Some serious accusations against the University of Houston have earned them an unwanted award in the animal rights world.
An animal rights group called In Defense of Animals or IDA says macaque monkeys similar to the ones seen in their video are maimed and killed during invasive research.
"We were a little alarmed by the ages of the monkeys, they range from 2 to 8 weeks, they were put through very lengthy brain surgeries," said Barbara Stagno, Program Director at In Defense of Animals.Org.
The nonprofit group claims monkeys' brains are being marathon-tested with electrodes for 2 to 4 days at a time. The group says the monkeys are then killed and their brain studied.
"In the course of the study we didn't find how this was going to benefit humans," said Stagno.
She says the same type of research aiming to find how vision develops in primates to help fuzzy vision in children has been going on since 1989. What's even worse, she says,the research is not finding anything new.
"They continue because no one is questioning it and what we want is for people to know about it and question it," said Stagno.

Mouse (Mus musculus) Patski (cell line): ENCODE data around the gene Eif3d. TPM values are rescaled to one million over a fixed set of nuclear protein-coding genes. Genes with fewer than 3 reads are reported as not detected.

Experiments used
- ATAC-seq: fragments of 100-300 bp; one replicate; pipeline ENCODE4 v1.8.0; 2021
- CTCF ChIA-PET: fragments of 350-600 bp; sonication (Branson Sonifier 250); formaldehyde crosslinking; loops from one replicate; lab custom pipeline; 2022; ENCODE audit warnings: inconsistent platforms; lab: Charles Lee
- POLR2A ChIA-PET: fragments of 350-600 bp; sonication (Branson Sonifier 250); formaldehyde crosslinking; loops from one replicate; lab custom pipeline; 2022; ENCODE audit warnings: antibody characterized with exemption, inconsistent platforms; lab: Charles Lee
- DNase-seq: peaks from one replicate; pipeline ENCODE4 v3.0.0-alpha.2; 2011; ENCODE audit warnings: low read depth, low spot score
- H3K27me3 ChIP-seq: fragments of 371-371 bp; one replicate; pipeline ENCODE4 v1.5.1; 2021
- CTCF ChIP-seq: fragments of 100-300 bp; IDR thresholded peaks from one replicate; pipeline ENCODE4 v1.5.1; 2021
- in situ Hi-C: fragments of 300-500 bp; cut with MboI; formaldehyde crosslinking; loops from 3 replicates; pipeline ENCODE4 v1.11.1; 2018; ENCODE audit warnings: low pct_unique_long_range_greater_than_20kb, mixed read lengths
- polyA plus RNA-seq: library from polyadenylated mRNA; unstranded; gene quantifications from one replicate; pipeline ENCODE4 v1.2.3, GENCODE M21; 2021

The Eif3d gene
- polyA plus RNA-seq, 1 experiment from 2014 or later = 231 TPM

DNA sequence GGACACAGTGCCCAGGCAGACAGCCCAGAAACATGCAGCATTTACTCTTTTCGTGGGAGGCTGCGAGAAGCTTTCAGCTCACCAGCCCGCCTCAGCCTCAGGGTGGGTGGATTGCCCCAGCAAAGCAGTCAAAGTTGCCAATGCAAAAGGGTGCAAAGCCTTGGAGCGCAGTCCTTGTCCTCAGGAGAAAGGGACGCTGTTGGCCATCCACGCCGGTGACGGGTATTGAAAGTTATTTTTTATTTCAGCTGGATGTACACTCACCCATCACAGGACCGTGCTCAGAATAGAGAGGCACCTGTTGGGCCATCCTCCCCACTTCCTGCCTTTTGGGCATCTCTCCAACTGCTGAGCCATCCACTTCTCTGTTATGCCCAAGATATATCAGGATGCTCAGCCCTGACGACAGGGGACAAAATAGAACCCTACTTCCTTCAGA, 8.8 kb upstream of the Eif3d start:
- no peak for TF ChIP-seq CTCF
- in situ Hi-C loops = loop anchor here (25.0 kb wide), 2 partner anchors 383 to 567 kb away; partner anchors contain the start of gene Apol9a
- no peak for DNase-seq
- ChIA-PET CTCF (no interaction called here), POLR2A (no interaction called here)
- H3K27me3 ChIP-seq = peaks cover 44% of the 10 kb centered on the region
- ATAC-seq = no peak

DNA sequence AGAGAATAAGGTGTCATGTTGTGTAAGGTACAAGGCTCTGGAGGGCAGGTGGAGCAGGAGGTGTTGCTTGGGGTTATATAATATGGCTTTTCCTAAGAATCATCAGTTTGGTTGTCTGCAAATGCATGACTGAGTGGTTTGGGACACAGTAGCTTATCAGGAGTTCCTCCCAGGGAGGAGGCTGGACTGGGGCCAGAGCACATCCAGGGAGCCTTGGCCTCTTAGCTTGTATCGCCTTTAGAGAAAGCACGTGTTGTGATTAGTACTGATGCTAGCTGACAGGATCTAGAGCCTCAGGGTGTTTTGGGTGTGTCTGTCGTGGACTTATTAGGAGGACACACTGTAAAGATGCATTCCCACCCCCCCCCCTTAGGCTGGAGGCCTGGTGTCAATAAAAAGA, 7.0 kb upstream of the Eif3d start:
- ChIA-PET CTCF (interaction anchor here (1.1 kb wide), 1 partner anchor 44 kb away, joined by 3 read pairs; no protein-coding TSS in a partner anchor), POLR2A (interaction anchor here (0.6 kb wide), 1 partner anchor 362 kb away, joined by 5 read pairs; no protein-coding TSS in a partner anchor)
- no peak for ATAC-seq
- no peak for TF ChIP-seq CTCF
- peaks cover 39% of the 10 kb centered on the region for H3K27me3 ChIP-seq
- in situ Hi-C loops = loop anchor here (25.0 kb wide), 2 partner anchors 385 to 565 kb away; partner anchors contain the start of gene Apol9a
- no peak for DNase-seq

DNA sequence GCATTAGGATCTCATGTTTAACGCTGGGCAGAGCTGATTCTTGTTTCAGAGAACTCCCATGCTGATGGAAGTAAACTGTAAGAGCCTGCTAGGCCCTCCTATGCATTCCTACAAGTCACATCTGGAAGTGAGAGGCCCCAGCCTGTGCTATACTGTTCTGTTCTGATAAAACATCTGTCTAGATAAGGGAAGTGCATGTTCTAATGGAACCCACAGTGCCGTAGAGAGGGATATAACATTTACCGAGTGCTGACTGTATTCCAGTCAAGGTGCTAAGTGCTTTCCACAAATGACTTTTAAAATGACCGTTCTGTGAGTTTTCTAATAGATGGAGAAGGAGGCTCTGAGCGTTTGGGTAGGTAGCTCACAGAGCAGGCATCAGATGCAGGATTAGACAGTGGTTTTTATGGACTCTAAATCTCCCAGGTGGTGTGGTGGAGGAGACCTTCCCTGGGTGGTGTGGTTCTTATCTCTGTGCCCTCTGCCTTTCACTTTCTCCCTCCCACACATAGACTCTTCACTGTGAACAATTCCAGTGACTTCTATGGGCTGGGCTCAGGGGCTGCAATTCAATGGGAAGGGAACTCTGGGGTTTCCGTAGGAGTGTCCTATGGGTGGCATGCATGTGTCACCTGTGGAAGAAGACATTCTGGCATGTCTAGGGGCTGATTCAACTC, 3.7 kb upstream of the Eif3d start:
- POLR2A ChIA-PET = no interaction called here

FOX 26 contacted the University of Houston on this specific type of research and received a general statement regarding their UH Institutional Animal Care and Use Committee.
"The primary functions of IACUC are to ensure compliance with all regulations, policies and standards established using animals in research… another responsibility of the IACUC is to assist students and staff in upholding the finest care and most humane use of our laboratory animals."
The organization says they will be sending a letter to the University by the end of the week asking them to discontinue the study. The goal of the award, Stagno says, is to raise awareness of what could be going on behind lab doors.
"The American people are very unaware of what's happening with their tax dollars and they have no say in it because they don't know about it," she said.
The experiment, the organization says, was funded by the National Eye Institute in 2012. The university says they are complying with all the rules and are fully accredited by organizations that monitor the humane use of animals.